Managing your mind

A key ingredient of having a “Happy MRI” is to keep your mind “busy” during the scan. A mind that has “nothing to do” during the MRI scan may be tempted to develop anxiety-provoking thoughts.

Whereas a mind that is kept busy and distracted during the scan will have no time to develop negative thoughts.

MRI scans can take a while to do. It’s therefore important to develop a collection of strategies to keep your mind occupied during this period. In this section, I will share with you various things that people do during MRI scans to keep their minds occupied and happy. We are all different and you can of course find other ways to deal with your mind, what is given here are only suggestions.


An early decision that you need to make is if you plan to keep your eyes open or closed during the MRI scan. Closed eyes can make it easier to “forget” that you are in the MRI scanner. However, we are all different, and you may prefer to keep your eyes open to “know” what is going on.

My understanding is that most people choose to keep their eyes closed. That has been mostly my approach too, though sometimes I have ended up opening my eyes towards the end of the scan. Some people choose to keep a cloth lightly over their eyes.

You do not need to keep your eyes “tightly” shut, as that would be exhausting and even make your anxiety worse. Rather, just gently close them, as you would when you go to sleep.

Mind wandering

One approach to keeping your mind busy is to let it wander elsewhere. Perhaps you can imagine being at a place you enjoy being at.

Imagining tasks

To keep your mind busy, you can do imaginary tasks that you are familiar with. For example, perhaps you know certain food recipes, and you can in your mind imagine making those for dinner for your friends. Or some task from your workplace (I know it is not always nice to think of work, but maybe this would be an exception!). You can imagine your daily routine at work, from parking the car to taking the elevator (or stairs if you are health conscious!).

There are endless tasks you can think of. I do a little bit of teaching in my job, so in my last MRI, I imagined teaching something to a student.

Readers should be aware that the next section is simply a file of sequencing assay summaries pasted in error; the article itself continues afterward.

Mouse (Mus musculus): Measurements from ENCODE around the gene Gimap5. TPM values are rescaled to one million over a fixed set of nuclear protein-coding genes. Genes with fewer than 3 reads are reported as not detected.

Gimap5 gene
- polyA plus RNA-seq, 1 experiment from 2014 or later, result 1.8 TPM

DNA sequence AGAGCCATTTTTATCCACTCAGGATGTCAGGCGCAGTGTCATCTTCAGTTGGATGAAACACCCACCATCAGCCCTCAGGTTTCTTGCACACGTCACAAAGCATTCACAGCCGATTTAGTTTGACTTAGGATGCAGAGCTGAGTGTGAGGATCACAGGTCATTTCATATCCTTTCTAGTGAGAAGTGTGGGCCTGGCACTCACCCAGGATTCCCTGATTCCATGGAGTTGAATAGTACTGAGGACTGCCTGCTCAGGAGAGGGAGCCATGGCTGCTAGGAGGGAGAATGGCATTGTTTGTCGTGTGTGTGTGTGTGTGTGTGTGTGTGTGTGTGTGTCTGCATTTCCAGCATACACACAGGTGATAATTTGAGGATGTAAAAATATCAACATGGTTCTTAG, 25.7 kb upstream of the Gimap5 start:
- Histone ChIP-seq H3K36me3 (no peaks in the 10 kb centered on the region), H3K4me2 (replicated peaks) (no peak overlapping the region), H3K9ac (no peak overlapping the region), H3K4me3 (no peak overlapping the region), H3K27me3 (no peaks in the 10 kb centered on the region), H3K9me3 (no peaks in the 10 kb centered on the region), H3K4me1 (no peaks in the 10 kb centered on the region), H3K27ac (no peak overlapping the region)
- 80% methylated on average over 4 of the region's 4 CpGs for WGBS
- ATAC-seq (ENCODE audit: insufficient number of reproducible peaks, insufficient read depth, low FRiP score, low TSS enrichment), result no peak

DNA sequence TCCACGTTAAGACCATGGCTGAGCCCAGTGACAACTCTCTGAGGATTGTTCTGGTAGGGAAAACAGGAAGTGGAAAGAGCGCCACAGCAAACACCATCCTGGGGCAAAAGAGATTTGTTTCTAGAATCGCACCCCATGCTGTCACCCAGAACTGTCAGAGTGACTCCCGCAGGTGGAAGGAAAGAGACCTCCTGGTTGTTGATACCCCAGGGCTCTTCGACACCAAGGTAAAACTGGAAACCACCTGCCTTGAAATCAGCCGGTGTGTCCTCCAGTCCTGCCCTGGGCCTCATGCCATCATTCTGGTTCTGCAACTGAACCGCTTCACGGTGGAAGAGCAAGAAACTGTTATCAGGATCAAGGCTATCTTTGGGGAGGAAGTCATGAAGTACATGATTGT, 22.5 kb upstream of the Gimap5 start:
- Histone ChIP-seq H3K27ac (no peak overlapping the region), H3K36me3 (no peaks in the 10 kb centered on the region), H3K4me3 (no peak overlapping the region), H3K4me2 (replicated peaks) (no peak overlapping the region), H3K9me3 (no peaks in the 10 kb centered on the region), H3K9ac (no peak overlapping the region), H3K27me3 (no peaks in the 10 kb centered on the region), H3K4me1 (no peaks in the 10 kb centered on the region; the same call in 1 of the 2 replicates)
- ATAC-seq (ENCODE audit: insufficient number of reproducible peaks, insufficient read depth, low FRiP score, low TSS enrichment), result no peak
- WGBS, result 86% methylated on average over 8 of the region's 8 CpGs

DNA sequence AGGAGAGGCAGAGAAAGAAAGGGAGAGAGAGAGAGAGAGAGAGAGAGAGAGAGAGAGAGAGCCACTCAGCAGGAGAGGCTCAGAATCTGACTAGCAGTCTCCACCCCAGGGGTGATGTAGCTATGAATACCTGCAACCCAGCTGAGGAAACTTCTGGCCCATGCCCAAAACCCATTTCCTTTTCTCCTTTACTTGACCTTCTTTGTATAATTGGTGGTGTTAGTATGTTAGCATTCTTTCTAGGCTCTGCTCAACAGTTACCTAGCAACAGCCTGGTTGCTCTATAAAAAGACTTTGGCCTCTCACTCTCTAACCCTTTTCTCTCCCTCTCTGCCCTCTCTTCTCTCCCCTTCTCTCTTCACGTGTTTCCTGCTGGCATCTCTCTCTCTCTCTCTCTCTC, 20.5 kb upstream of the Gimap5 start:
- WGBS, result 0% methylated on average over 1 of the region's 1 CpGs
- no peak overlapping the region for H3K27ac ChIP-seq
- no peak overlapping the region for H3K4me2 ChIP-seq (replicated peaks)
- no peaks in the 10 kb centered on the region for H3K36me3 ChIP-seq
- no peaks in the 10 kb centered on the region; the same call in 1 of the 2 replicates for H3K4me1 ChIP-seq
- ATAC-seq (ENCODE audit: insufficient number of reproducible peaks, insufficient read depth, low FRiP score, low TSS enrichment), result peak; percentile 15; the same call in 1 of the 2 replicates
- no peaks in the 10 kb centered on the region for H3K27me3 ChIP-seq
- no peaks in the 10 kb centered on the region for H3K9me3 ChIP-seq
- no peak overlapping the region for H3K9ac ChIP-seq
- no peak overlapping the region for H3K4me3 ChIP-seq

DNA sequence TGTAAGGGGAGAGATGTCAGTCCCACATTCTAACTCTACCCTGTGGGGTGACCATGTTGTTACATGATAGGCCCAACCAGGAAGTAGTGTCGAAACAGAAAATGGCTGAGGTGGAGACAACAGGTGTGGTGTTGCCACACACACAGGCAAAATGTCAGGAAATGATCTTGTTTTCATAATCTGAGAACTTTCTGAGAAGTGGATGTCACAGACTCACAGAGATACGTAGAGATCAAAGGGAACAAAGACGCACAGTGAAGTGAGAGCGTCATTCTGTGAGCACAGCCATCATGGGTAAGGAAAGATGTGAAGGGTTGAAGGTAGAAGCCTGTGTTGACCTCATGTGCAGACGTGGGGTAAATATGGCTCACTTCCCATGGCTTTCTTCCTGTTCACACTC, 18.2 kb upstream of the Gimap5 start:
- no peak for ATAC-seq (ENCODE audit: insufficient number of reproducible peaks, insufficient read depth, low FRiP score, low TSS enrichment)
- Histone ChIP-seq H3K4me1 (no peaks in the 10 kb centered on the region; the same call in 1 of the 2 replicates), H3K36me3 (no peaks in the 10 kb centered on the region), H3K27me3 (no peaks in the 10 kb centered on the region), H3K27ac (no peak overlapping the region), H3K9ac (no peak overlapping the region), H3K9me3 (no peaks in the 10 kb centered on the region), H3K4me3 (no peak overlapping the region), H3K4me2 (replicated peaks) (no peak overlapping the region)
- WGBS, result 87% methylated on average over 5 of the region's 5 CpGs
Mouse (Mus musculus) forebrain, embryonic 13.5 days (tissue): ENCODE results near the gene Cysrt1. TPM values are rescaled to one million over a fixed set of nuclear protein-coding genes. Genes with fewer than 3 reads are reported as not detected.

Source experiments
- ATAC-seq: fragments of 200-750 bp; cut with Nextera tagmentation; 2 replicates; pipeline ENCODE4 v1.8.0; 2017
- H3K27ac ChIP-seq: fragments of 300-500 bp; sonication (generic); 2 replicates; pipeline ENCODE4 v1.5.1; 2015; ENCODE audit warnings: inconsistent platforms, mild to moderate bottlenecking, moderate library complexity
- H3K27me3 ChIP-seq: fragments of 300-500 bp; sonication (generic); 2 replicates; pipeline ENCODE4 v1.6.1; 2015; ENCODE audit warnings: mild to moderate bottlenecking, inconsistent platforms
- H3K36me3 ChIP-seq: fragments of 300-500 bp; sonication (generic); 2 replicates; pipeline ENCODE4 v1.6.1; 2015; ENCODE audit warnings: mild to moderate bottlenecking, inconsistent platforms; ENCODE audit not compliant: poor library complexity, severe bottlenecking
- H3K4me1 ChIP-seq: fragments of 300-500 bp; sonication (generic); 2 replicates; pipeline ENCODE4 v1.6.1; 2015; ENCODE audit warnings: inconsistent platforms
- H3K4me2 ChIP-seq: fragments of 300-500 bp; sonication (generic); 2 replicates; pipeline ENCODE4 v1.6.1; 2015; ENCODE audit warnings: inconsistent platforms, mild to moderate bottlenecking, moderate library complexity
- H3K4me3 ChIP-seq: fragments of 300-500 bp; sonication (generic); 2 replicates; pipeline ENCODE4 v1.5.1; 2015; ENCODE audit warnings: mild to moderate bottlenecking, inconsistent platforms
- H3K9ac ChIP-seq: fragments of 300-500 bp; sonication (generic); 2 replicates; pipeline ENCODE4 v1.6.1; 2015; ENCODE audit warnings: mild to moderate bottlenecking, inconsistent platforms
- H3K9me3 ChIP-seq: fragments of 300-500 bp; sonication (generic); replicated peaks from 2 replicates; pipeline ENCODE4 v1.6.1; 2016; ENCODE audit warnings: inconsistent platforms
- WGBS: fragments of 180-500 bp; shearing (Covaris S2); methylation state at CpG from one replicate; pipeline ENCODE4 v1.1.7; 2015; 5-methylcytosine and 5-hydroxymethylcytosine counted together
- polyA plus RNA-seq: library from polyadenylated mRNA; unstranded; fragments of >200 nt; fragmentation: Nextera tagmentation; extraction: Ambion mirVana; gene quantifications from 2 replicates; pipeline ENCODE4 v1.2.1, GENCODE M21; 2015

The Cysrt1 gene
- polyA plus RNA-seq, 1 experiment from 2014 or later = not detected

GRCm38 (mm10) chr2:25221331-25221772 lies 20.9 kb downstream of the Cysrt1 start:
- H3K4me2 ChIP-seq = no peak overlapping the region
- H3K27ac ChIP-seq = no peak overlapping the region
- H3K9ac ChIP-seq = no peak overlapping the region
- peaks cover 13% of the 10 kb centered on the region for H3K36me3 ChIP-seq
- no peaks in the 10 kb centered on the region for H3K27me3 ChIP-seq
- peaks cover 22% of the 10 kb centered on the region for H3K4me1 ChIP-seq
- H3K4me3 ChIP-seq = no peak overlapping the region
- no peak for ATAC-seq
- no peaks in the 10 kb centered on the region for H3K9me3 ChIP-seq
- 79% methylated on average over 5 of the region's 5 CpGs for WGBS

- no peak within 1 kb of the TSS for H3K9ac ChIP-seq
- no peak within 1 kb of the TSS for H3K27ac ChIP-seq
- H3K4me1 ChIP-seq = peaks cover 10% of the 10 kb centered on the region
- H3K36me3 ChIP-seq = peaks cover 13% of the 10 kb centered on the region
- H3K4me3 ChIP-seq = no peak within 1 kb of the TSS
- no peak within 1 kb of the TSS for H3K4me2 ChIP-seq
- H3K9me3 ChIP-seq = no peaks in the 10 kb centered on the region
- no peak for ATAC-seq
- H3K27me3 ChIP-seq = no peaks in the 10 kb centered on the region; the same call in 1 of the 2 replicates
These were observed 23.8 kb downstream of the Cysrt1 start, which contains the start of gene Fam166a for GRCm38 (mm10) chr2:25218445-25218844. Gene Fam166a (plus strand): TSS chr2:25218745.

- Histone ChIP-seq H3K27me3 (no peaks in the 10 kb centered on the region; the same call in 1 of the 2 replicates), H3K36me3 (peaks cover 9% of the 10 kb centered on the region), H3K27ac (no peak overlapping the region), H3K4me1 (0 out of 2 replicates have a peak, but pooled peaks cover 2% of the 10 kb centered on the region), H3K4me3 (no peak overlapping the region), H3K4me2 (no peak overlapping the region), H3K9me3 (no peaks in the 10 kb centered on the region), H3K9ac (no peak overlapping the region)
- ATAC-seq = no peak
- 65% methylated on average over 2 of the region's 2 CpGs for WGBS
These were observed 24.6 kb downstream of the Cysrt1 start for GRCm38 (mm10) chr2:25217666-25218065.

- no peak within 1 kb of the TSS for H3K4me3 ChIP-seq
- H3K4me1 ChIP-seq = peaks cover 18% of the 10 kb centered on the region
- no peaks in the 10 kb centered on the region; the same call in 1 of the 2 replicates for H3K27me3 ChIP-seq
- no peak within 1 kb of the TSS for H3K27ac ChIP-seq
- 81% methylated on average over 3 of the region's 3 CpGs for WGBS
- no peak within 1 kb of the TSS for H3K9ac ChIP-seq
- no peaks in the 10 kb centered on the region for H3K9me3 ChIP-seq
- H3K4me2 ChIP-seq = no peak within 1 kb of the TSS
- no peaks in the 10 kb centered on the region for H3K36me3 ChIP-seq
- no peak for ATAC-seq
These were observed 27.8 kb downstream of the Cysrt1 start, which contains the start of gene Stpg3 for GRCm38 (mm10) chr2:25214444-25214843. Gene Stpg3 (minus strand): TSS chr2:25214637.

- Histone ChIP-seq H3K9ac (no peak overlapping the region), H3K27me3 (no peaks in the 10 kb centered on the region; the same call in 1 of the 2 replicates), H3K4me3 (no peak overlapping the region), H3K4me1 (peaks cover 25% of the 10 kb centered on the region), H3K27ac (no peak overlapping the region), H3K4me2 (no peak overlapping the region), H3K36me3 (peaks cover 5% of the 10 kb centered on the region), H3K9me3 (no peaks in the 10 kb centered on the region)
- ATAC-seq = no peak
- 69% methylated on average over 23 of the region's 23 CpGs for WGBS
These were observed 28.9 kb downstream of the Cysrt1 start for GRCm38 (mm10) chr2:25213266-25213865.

Planning future events

You imagine planning for a future event. Or perhaps how you would spend the rest of the day.


You may find it useful to occupy your mind with a “mantra”. A mantra is a word or short sentence that is meaningful to you and that you can keep repeating to yourself. Repeating a mantra to yourself can help keep your mind occupied.

For example, those who have the Hindu faith might find it useful to repeat the mantra “Om Shanthi, Om Shanthi” which loosely translates as “may there be peace” (I am no expert in Hinduism). You may of course be able to find a word or sentence of your own that helps you to calm your mind.

It is important when repeating a mantra, to do this silently, otherwise, the person controlling the MRI scanner may get disturbed by you, thinking that you are trying to call him or her!

Telling a story

Another option could be to silently narrate a story to an imaginary audience. Make the story as elaborate and crazy as you like, as your imaginary audience is interested to hear whatever you say. I do some teaching in my job, so once I decided to teach my virtual students some complicated topic.


Some people simply do various types of counting. For example, one can slowly count to a hundred and then slowly count backwards.

Guided breathing

As you of course know, normally you breathe automatically without you even thinking about it. One great way to keep your mind busy is to let your mind actively guide your breathing.

To start with, being aware of your breathing will help to reduce anxiety, as you will feel reassured that you can breathe easily in the scanner.

There are various “parts” of breathing and these are, breathing in, breathing out, and pausing one’s breath in between. One thing some people find useful is to count during the various parts of breathing.

One version that people do is what is called “square breathing”, which is to count when breathing in, count while holding that breath, count while breathing out, and then count before taking the next breath. As one repeats this process, many find it calming. Depending on your preference, you can choose the number you count to in each part.

I usually just count slowly while breathing in, and then count slowly while breathing out.

You can of course invent counting patterns that suit you better.

For certain scans, the MRI staff may, to avoid movement interfering with getting good images, ask you to at times briefly stop breathing. You can add this to your guided breathing mix!

Sound curiosity

The sounds that the MRI scanner produces are very varied, being combinations of buzzing, knocking, silent periods etc. You may find that actively listening to these sounds and appreciating their variety will keep your mind occupied. Perhaps you can try, as a game, to give names to such sound patterns. 

“I trust you”

Sometimes I just keep repeating to myself how I trust various people involved with my scan. For example, I say to myself, “I trust the MRI staff to look after me” or “I trust all the clever people who have made the MRI machine scanner”.


Depending on how long your MRI scan is expected to take, you may find it useful to use more than one method during the scan. If one method isn’t working you can just switch to another till the scan is over.

It is important that you practice these methods before your MRI scan, including switching between different methods. Later on this website, you will find some practice videos that I have made, which will help you practice being still and keeping your mind occupied.

The methods given are just examples. Of course, you may discover your own methods that work for you.

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